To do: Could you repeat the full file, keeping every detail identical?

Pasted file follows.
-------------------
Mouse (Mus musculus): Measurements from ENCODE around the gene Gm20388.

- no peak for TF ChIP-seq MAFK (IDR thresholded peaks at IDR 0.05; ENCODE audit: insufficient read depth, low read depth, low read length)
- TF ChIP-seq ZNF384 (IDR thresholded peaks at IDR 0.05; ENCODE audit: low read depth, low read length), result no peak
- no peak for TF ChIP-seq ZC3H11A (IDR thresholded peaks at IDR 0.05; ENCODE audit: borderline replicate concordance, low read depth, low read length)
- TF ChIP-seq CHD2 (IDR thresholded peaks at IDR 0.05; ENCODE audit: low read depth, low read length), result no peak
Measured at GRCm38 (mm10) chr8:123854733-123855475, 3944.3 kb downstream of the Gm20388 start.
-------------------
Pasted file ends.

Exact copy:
Mouse (Mus musculus): Measurements from ENCODE around the gene Gm20388.

- no peak for TF ChIP-seq MAFK (IDR thresholded peaks at IDR 0.05; ENCODE audit: insufficient read depth, low read depth, low read length)
- TF ChIP-seq ZNF384 (IDR thresholded peaks at IDR 0.05; ENCODE audit: low read depth, low read length), result no peak
- no peak for TF ChIP-seq ZC3H11A (IDR thresholded peaks at IDR 0.05; ENCODE audit: borderline replicate concordance, low read depth, low read length)
- TF ChIP-seq CHD2 (IDR thresholded peaks at IDR 0.05; ENCODE audit: low read depth, low read length), result no peak
Measured at GRCm38 (mm10) chr8:123854733-123855475, 3944.3 kb downstream of the Gm20388 start.